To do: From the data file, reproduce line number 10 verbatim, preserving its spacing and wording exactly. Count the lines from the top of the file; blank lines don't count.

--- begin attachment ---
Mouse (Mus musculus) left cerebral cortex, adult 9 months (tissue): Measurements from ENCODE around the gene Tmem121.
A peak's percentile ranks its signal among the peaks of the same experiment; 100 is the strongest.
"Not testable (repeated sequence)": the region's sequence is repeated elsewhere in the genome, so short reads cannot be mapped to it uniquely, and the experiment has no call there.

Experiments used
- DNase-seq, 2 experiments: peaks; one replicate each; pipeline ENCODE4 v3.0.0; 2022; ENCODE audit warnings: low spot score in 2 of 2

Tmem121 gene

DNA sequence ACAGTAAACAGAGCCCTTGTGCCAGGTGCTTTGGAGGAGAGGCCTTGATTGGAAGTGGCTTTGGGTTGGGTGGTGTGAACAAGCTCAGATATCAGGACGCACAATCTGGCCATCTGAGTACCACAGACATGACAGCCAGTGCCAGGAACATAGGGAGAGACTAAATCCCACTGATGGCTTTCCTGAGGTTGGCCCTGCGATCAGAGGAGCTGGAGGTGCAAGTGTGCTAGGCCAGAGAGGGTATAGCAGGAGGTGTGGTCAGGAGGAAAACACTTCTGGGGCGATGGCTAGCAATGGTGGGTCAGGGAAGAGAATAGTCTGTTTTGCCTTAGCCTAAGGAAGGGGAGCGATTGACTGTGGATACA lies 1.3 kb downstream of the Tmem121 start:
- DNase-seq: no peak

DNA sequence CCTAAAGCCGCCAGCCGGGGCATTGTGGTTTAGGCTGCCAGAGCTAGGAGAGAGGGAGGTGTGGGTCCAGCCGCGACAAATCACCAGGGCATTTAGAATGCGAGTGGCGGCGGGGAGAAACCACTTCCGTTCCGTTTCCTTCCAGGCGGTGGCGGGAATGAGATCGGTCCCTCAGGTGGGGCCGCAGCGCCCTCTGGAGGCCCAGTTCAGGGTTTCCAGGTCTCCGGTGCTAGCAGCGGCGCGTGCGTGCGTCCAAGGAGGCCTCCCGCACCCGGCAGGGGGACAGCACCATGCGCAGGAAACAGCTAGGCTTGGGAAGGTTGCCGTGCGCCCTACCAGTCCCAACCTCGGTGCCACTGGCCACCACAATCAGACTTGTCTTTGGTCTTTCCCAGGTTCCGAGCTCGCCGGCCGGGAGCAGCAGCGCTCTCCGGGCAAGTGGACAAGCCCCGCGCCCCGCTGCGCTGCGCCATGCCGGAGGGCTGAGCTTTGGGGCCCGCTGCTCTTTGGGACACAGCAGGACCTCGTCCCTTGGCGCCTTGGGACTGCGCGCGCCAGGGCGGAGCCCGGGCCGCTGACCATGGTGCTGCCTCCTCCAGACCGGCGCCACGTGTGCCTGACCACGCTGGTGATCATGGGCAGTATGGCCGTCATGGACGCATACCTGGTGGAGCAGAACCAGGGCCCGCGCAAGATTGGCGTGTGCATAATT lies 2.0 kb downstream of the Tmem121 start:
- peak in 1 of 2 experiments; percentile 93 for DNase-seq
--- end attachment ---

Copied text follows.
- peak in 1 of 2 experiments; percentile 93 for DNase-seq